Let’s start by clearing some things up: not everything you’ve heard about New York City is true. No, New Yorkers aren’t all mean people, who live in a closet-sized apartments with five roommates. And no, New York isn’t a complete concrete jungle (We actually have way more green spaces than you’d think). Now, with that out of the way, today we’re going to reinforce some NYC stereotypes that are actually true, so you’ll have a better idea of what you’re dealing with when you walk the not-so-mean streets of New York.
1. NYC is dirty.
It’s not just dirty; it also smells! Your sense of smell is the only sense worth turning off when you’re walking around NYC. Trust me, you won’t regret not smelling hot garbage and dog poo on the streets or piss and general musk in the subway stations.
2. NYC is loud.
Between the sounds of traffic, construction, sirens from ambulances, and the general buzz that occurs when 8 million people live life in one area, it’s no wonder why New Yorkers file hundreds of thousands of noise complaints each year.
3. NYC is expensive.
According to Business Insider, New York City is the seventh most expensive city in the world and the most expensive US city. It makes sense, considering the average cost of rent is $3,400, not to mention that it’s darn near impossible to find a decent cup of coffee for under $3. But you don’t have to be a baller to comfortably live here or visit. It takes a bit of research but there are a lot of things you can get in the city for cheap or even for free. Check out this guide for starters.
4. There is competition for everything.
For real. From parking spaces to apartments to jobs to subway seats, if you want something in New York, at least twenty other people want it too.
5. New Yorkers are dreamers.
You don’t come to New York just cuz. You come here because you want to make it on Broadway or you want to write a New York Times bestseller or you want to make big money. Not every dream comes true, but that doesn’t mean New Yorkers don’t keep dreaming.
6. New Yorkers are workaholics.
Combine stereotypes #3, 4, and 5 and it’ll make sense.
7. You can cry in public in New York and everyone will ignore you.
In general, New Yorkers are committed to minding our own business in public. So if you’re sobbing your heart out on the sidewalk over your lost lover or some deranged man hops onto the train and starts cursing at people, most of the time no one’s going to bat an eye. But don’t confuse this for heartlessness. If you’re in genuine need of assistance, we’re more than happy to help.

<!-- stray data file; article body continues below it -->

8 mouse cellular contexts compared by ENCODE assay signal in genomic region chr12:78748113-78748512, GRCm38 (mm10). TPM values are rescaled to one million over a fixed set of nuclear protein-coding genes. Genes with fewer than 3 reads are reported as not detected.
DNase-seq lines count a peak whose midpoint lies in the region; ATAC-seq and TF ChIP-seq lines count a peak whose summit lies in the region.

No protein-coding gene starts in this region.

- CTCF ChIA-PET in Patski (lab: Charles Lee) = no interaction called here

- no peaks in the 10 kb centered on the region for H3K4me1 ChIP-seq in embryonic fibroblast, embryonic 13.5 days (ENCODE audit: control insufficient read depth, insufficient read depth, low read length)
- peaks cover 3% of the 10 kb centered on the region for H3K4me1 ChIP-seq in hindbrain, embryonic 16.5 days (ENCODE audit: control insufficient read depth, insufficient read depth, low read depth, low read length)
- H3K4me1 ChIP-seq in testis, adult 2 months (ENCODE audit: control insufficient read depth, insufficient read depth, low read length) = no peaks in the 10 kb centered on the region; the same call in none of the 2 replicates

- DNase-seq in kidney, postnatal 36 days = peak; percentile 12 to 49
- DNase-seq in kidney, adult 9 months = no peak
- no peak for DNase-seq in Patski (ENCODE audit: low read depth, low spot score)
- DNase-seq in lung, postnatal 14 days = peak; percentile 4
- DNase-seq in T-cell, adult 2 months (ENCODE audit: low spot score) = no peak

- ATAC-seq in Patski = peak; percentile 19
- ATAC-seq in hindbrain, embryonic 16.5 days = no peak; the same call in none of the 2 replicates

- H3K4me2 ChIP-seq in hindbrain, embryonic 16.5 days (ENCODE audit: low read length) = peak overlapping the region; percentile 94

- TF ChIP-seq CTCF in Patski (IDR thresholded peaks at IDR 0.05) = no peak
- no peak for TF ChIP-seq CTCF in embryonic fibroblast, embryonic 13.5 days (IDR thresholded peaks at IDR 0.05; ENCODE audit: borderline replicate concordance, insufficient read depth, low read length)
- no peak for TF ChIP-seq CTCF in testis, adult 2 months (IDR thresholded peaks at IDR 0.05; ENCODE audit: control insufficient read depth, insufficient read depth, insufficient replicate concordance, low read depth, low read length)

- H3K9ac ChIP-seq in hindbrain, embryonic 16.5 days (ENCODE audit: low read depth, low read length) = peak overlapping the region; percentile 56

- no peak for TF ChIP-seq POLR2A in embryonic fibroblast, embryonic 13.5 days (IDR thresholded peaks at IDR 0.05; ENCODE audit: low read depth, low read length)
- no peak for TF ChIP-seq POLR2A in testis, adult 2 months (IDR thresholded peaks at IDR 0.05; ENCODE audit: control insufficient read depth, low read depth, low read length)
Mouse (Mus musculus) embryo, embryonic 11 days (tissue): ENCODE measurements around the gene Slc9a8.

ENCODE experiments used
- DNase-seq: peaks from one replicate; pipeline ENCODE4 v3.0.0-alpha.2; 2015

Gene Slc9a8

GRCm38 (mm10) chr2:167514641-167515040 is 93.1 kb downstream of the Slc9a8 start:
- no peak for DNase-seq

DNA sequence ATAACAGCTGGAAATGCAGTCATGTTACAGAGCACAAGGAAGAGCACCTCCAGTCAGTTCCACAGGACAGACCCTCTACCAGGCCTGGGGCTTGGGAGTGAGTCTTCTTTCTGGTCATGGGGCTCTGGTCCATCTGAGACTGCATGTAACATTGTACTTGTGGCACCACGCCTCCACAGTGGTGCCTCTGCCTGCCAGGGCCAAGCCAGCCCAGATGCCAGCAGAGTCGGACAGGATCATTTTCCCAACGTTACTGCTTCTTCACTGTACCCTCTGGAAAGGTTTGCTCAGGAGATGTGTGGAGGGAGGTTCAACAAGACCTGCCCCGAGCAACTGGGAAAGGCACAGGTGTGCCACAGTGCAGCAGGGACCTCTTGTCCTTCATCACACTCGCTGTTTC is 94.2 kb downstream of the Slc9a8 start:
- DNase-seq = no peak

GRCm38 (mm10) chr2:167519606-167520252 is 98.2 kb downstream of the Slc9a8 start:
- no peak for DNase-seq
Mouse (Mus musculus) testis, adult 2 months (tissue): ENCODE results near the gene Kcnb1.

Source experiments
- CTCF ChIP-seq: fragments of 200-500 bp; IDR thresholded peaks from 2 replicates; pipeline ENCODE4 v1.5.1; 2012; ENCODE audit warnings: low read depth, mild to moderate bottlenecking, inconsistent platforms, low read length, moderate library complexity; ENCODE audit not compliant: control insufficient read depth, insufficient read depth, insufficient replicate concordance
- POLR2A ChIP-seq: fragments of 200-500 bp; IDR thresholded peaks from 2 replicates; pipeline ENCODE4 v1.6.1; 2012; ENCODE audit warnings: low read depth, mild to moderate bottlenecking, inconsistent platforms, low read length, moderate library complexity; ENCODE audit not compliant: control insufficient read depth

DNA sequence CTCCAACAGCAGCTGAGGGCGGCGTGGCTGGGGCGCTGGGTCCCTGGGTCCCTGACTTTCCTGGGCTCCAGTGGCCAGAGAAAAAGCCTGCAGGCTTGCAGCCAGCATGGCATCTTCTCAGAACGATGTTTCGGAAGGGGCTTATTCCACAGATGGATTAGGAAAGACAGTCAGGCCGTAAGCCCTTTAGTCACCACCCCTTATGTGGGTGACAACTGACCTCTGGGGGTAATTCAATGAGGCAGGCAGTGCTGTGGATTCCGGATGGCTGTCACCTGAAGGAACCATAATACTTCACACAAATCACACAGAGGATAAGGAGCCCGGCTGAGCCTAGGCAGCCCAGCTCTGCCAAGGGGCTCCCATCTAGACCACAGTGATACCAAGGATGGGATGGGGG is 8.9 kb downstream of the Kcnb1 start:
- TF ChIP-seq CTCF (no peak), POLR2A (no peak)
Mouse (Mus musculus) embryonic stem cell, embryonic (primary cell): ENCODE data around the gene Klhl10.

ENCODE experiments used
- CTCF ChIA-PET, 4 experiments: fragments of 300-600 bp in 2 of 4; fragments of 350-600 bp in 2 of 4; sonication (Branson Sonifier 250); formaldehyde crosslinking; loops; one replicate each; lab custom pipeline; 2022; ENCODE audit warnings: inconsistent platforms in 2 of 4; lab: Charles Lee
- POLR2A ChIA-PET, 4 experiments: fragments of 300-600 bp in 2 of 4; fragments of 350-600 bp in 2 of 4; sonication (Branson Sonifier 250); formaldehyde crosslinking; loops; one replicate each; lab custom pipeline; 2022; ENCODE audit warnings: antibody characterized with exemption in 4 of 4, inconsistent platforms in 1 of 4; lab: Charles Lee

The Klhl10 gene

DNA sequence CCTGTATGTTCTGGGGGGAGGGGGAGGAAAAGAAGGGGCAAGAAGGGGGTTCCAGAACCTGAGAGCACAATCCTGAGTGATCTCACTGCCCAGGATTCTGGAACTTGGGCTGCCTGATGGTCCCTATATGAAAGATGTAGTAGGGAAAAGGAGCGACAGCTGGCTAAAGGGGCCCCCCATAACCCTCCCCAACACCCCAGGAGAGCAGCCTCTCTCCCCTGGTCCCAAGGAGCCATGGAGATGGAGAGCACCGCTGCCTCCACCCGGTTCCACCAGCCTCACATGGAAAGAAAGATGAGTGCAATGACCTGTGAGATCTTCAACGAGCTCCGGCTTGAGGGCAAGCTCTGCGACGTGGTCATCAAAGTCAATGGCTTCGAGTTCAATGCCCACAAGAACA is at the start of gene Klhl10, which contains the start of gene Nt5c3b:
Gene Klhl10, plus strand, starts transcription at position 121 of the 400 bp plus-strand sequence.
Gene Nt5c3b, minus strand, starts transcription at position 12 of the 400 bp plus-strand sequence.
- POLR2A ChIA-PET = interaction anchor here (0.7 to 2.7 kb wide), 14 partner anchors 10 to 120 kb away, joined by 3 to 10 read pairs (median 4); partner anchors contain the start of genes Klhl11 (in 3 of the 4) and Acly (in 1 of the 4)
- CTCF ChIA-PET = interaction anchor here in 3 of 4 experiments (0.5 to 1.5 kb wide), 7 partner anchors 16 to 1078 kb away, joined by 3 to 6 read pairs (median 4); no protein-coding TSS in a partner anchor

8. New Yorkers don’t make a big deal out of seeing a celebrity.
At least not to their face. There’s an unspoken rule that if you see a famous person out and about in the city, you leave them alone. At most, you’re allowed to smile or wave subtly. But that’s it.
9. We have strong opinions about food.
Food is a very serious topic in NYC. From crowning the best food spots in the city to relaying the proper way of eating pizza, New Yorkers have several opinions about food and we will fight anyone to defend them, even the mayor. Earlier this year, our mayor, Bill de Blasio, made it known that he liked his bagels toasted. In response New Yorkers grabbed their virtual pitchforks and proceeded to roast the mayor all over the internet. But don’t let this scare you too much (I like my bagels toasted too); you’ll be okay as long as you don’t eat your pizza with a knife and fork.
10. For pedestrians, crossing symbols are just suggestions.
If the coast is clear, we’re crossing the street. Even if there’s a car coming, if we think we can beat it, we’re going to cross the street. Note: Don’t emulate this, unless you are 100 percent confident in your speed walking abilities.
11. We are cagey about our borders.
You’re only allowed to claim that you’re from New York City if you live within the five boroughs. Long Island doesn’t count and certainly not the suburbs of Westchester. If you say you’re from NYC and we find out you’re actually from Ronkonkoma, best believe we will call you out on it.
12. New Yorkers aren’t phased by roaches and rats.
Seeing a rat on the subway is no big deal to us. Pointing out a roach just results in it getting unceremoniously squashed. But if you really want to freak out a New Yorker, mention bed bugs. Those blood-sucking demons are every New Yorker’s worst nightmare.
There you have it! Twelve NYC stereotypes that are actually true. Did anything on this list surprise you? Anything that you would add? Share it in the comment section. And if you like this article and want to show Shiloh in the City some love, share the word about this blog. Thanks for reading!